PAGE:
Maintain Iron Levels
Many parents and professionals are unaware of the important role iron plays in controlling ADHD symptoms.
A study done in 2004 showed that the average iron level of children with ADHD (measured as ferritin) was 22, compared with 44 in non-ADHD children. Another study showed that increasing ADHD children's iron levels improved their symptoms almost as much as taking a stimulant. The children in these studies were not anemic. The fact that your child has a normal "blood count" does not mean that his ferritin levels are normal. Because too much iron is dangerous, I do not recommend giving iron without first checking the ferritin level. Ask your pediatrician to test it.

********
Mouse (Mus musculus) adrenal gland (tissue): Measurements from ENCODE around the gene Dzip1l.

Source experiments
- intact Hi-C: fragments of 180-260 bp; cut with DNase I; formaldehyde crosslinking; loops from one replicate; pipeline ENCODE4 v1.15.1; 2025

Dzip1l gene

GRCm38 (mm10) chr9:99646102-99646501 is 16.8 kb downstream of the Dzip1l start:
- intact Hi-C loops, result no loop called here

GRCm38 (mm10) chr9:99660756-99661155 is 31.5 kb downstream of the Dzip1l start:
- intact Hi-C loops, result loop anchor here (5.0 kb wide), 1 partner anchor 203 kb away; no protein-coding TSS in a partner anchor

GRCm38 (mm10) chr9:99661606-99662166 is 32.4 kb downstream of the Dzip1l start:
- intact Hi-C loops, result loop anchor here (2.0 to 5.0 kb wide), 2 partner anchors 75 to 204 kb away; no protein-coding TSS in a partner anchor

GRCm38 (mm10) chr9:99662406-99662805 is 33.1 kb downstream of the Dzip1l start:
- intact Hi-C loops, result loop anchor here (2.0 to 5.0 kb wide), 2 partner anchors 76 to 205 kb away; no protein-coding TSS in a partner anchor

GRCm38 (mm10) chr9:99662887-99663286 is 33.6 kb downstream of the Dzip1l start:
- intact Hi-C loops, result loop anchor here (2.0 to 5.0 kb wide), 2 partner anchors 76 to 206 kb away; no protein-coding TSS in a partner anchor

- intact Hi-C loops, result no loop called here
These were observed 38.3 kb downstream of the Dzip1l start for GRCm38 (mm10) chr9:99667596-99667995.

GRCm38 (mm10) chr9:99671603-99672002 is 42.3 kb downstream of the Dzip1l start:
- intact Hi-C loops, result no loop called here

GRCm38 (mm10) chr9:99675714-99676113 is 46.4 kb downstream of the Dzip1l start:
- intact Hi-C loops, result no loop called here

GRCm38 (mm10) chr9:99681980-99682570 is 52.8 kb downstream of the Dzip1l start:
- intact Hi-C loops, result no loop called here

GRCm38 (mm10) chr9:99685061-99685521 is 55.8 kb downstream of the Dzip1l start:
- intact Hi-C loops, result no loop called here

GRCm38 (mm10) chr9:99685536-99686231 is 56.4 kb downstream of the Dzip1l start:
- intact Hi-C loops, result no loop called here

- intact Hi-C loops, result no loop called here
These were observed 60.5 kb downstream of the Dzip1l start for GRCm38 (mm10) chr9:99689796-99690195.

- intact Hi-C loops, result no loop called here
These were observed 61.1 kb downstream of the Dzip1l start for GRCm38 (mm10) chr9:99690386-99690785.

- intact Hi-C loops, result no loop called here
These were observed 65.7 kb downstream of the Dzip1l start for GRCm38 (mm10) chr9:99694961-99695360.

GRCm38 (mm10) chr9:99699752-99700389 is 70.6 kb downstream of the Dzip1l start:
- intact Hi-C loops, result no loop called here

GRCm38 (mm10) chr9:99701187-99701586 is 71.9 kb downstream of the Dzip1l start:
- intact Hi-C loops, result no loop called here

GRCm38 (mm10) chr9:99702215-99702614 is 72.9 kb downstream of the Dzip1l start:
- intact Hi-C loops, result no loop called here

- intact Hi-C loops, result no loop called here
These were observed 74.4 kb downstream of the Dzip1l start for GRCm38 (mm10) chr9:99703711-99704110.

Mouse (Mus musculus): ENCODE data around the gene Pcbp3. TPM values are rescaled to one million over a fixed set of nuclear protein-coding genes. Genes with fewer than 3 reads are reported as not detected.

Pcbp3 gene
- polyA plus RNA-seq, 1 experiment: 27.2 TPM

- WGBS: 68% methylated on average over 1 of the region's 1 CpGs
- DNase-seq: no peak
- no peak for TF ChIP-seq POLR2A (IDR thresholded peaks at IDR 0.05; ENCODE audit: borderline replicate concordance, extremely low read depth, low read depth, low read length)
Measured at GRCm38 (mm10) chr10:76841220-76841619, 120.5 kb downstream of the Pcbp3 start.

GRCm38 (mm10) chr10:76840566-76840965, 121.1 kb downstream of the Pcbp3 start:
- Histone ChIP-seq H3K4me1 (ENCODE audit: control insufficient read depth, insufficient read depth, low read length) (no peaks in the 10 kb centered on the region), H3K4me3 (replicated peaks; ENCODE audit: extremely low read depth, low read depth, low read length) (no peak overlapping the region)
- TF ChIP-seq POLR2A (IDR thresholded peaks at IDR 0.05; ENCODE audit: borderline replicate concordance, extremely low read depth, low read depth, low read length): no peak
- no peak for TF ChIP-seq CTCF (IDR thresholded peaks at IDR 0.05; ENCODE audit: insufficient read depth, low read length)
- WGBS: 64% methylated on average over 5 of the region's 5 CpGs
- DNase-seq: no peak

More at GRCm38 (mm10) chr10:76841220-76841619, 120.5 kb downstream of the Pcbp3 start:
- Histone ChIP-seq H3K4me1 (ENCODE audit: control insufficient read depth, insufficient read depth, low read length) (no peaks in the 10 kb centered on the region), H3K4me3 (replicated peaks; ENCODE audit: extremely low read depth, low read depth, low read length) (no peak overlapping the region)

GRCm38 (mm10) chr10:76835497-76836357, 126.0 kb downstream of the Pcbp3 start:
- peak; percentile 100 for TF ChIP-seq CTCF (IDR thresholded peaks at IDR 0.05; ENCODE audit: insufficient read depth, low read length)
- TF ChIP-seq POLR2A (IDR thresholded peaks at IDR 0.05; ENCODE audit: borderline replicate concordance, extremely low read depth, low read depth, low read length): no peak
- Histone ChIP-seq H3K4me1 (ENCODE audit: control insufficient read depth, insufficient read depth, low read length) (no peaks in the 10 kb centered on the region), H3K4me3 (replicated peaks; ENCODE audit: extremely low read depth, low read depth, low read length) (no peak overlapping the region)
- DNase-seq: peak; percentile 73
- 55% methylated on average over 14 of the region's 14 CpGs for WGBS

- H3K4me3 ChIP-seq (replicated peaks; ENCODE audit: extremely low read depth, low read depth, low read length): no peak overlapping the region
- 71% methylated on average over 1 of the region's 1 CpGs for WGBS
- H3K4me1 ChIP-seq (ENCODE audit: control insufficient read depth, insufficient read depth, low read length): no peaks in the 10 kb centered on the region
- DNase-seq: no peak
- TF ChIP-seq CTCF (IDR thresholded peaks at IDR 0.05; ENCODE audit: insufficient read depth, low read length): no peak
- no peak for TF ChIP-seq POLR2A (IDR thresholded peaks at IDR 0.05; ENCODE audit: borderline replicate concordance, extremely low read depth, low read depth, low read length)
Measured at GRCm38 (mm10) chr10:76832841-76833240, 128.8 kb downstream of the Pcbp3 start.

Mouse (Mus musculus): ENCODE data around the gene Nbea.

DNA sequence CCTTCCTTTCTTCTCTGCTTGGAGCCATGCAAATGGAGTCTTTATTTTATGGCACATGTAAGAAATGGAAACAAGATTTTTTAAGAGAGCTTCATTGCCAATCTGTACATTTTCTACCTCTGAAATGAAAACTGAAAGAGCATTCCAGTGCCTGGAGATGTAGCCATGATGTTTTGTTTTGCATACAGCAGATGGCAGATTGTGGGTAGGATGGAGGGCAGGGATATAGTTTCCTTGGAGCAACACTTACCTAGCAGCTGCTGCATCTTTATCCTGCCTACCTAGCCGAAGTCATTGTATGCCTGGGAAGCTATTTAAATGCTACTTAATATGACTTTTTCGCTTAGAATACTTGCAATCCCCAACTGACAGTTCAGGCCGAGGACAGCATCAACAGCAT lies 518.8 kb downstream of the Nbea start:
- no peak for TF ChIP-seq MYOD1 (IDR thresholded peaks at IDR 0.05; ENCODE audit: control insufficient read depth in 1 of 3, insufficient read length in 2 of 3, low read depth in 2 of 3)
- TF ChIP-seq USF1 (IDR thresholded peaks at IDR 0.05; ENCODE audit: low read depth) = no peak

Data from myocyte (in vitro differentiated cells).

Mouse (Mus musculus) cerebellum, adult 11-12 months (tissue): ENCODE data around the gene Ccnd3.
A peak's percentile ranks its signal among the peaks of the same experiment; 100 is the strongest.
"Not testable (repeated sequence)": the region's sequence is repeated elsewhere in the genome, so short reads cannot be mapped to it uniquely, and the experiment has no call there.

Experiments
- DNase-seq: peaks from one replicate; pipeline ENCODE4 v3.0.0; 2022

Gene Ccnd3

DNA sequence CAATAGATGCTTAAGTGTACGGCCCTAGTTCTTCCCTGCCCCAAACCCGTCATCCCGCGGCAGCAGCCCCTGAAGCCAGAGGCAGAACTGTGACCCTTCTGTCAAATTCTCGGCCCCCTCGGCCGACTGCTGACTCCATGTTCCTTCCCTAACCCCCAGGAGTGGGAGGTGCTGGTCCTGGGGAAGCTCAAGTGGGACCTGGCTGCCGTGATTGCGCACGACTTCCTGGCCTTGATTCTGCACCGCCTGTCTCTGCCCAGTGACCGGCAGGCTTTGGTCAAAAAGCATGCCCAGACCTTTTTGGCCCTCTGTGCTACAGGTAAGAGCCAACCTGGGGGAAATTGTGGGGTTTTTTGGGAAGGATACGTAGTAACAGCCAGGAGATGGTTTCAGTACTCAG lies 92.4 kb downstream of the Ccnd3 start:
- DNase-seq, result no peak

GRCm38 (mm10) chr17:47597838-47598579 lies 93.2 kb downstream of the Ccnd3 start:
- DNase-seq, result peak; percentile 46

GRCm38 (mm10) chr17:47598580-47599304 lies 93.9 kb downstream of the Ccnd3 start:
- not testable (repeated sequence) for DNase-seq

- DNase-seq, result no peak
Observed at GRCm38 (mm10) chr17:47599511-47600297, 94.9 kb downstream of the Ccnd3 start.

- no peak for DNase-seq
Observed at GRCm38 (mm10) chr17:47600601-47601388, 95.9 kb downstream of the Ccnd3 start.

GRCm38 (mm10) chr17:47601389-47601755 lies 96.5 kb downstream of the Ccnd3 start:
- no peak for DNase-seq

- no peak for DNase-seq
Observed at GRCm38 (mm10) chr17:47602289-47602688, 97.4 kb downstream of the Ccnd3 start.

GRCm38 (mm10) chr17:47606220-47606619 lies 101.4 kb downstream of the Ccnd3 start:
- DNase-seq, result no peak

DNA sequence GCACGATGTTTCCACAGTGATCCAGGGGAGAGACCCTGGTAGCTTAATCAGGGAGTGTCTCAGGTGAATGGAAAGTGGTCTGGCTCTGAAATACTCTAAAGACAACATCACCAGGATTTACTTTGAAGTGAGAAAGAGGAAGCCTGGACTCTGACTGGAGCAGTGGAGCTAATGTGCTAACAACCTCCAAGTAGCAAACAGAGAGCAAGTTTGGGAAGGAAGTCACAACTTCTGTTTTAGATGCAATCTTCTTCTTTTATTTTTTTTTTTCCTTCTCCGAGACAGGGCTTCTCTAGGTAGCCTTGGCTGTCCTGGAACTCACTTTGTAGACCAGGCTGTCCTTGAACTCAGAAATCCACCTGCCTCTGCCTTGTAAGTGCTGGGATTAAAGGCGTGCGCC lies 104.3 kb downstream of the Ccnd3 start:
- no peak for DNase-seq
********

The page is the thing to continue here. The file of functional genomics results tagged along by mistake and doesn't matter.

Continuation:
If iron levels are low, below 35, say, talk with your doctor about starting your child on an iron supplement and/or increasing consumption of iron-rich foods, which include lean red meat, turkey and chicken, shellfish, and beans. The ferritin level should be rechecked in a few months.
This article appears in the Winter 2011 issue of ADDitude.
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